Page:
Dancing to fire makes you feel you are in an ancestral atmosphere. It is often a representation Good vs Evil, people dress as demons and dance to the sound of drums, which increases the ancestral feeling to it.
These fire celebrations are often a mixture of Christian and pagan traditions. In fact, when Christianity arrived to Catalonia, many festivities were placed on the same dates as the pagan festivities that had been there until then, with an intent that in time the pagan traditions would disappear. An example is Sant Joan which is also the summer solstice.
There are so many places to see and things to do in Barcelona, but the authentic experiences come from getting together with the locals. A great place to do that is with the local festivals, many of which are related with fire. Here are the most outstanding ones, or at least they are my favourite:
1. Correfoc or fire-runs
Each town has its own ‘Festa Major’, where you will find all kinds of activities and concerts. If you check the programme, you will most probably find a ‘correfoc’, literally a fire-run.
A group of people dress as devils, light fireworks and dance to the sound of drums. There is usually an itinerary throughout the old part of a town ending with the ‘traca final’ or the grand finale.
Everyone is welcome to join in, just wear proper clothes! Go completely covered from head to toes with cotton or natural fibres.
2. Sant Joan Summer Solstice
On the night of 23 June, everyone goes out to celebrate the shortest night of the year with noise and light. It is the Revetlla de Sant Joan, or Saint John’s Eve, also the summer solstice.
Smaller children and the most prudent play with sparklers and snaps, the more romantic ones prefer the fountain light show, there is a myriad of options for those who like the bangs of firecrackers, and the most expensive ones are rockets, that jut into the sky.
If you love fireworks head for the beach, that’s where everyone meets. You will also find some bonfires, at the end of the night, when the fire is low people jump over it. It’s the best night of the year for those who love fireworks, and one to stay at home for those who are scared. It would be our 4th of July.
If you don’t like so much excitement, in the afternoon of the 23rd you can await for the Flama del Canigó, a flame that is brought from the Canigó mountain in the south of France down to Barcelona and Plaça Sant Jaume. The arrival is celebrated with some Sardanes and the dance of Giants and the Eagle of Barcelona.
3. La Patum de Berga
La Patum is one of the oldest celebrations in Europe: the first mention of the Patum is in 1454! It’s a battle between heaven and hell, with angels and demons, fireworks and music. In 2005 it was declared by UNESCO as an Intangible Cultural Heritage of Humanity.
Berga is a town located at 100 km north of Barcelona, at the foot of the Pyrenees. The Patum is always during Corpus, so like Easter, the dates change slightly every year, it’s a week around the end of May or June.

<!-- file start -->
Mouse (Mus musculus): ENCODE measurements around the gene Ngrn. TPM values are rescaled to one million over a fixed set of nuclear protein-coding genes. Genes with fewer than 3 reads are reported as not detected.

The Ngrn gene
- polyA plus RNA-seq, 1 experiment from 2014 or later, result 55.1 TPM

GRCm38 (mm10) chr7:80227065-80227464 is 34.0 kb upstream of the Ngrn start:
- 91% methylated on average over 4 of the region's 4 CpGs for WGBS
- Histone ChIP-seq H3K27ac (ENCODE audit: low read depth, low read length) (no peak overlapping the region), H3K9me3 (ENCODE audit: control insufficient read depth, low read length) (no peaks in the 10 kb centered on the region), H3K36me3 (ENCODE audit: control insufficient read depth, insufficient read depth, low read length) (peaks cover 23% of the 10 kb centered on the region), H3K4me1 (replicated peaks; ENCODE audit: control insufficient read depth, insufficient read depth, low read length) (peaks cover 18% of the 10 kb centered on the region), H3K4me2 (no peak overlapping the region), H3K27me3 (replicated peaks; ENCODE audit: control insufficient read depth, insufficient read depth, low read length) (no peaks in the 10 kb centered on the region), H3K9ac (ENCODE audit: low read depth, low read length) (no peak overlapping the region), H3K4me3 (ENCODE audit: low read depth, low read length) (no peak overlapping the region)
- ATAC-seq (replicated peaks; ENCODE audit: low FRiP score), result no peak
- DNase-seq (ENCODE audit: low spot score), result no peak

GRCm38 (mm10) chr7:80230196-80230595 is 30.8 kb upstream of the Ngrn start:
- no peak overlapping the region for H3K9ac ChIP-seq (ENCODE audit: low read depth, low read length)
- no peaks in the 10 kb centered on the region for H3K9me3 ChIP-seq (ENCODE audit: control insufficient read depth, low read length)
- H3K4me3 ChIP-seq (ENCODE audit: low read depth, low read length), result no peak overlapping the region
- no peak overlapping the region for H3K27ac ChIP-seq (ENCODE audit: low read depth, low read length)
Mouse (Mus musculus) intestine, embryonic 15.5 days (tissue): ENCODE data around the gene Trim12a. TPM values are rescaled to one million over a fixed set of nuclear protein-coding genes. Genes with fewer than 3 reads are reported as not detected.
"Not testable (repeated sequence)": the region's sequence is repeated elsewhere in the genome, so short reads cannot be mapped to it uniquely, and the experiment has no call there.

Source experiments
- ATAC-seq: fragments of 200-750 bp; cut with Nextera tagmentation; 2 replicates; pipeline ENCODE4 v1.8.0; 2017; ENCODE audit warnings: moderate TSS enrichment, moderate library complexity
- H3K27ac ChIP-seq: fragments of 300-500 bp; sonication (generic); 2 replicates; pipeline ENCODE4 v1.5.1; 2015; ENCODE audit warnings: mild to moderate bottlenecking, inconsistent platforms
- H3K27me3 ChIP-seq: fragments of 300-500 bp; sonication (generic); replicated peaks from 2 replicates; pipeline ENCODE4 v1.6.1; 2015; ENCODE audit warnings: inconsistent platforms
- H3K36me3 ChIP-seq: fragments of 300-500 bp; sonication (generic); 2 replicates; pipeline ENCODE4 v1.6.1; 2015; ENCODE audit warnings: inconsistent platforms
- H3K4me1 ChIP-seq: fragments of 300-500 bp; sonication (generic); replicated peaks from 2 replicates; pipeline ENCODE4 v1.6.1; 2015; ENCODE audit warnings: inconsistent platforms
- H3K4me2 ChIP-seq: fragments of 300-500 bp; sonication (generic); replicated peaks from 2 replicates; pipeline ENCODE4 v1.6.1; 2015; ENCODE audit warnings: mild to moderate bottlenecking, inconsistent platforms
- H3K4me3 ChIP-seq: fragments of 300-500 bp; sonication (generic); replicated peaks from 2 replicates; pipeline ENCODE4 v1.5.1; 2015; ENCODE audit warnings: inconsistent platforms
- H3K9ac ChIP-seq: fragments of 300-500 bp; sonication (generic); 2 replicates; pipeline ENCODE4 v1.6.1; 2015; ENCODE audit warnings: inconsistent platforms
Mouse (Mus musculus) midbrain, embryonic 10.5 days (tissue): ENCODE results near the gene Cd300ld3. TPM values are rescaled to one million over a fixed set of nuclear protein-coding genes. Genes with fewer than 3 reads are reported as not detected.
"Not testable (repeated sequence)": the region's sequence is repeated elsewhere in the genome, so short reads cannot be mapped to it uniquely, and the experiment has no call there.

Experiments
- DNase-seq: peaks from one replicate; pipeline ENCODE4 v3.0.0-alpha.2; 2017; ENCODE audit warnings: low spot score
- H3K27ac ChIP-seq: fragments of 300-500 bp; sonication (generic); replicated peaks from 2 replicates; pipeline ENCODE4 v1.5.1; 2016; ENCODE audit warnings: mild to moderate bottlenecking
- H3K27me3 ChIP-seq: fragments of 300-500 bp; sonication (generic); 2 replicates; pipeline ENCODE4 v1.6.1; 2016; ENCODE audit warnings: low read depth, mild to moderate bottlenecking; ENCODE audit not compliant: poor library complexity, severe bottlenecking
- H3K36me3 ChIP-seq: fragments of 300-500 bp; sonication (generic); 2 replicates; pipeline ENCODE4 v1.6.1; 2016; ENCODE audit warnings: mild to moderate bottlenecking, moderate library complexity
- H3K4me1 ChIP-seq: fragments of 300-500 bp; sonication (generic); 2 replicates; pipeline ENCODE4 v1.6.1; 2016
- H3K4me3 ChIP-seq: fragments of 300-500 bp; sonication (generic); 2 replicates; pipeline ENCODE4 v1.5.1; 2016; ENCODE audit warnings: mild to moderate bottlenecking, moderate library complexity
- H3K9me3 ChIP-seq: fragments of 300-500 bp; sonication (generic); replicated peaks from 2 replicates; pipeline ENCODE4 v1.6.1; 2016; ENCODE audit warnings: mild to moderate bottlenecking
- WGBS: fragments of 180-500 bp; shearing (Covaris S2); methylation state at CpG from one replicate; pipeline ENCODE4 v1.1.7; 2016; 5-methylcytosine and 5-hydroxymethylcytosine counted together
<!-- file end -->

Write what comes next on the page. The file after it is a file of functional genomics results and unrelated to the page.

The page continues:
The Patum is celebrated in a small plaza, so from all the rauxa and craziness, again, beware and have some ‘seny’. Cover your head and neck, wear cotton and especially wear comfortable closed shoes – there’s so many people there is a high probability someone will tread on your foot.
4. La Dansa de la Mort – the Dance of the Dead
There isn’t fire in this Dance, but it has this ancestral atmosphere to it, with a mixture of pagan and Christianity atmosphere. The enchanting moment is when the skeletons come out and dance to the sound of drums.
The dancing takes place on Holy Thursday, just before Easter in the beautiful old village of Verges, in the Empordà region (near the Costa Brava). The town is so small that you need to be there really early to find a nice spot, or you can even book a seat in the main square.
5. Les Falles de València
Yes I know, this isn’t in Catalonia it’s Valencia, but it is the largest expression of fire and a very crazy ‘rauxa’ celebration, so I just couldn’t skip this one.
Falles are satirical monuments critical with whatever is happening at the moment. They are built in papier maché and are exposed for 4 days. The last day is Saint Joseph’s Day, when there winner is saved and all the others are burned down, just for fun! The pyrotechnic is deafening and the whole town smells of smoke and gunpowder, it reaches its peak with the Mascletà, which makes many Correfocs in the neighbouring Catalonia seem like a children’s game.
If all towns in Catalonia have ‘correfocs, many towns in Valencia region have the falles, by far the most famous falles are in the capital, town of Valencia. Falles are held during the ‘Festa Major’ of the town, in the case of Valencia it’s Sant Josep, on 19 March. UNESCO declared the Falles an Intangible World Cultural Heritage of Humanity in 2016.
There is a crazy twist to these festivals, but of the good kind
It is said that the Catalans are a mixture of seny and rauxa. Seny being common sense or down to earth, while rauxa is the complete opposite, an outburst of craziness that then goes back to seny.
A good example of this are the traditional celebrations, some at first sight seem boring, there’s not the passion you will find in the south of Spain or in Flamenco. And in other cases it seems totally crazy like when you include fire in the celebration.
Some might even thing but what’s wrong with this people?? They sure seem to have lots of fun but it is completely irresponsible and dangerous to play with fire in this way. But remember, behind the crazy rauxa is always some seny and common sense. The sensible part is to get ready previously: especially to dress properly, be covered in cotton or other natural fibres if you are going to play a part in the fire celebration and above all wear comfortable and covered shoes – flip flops are the worst option!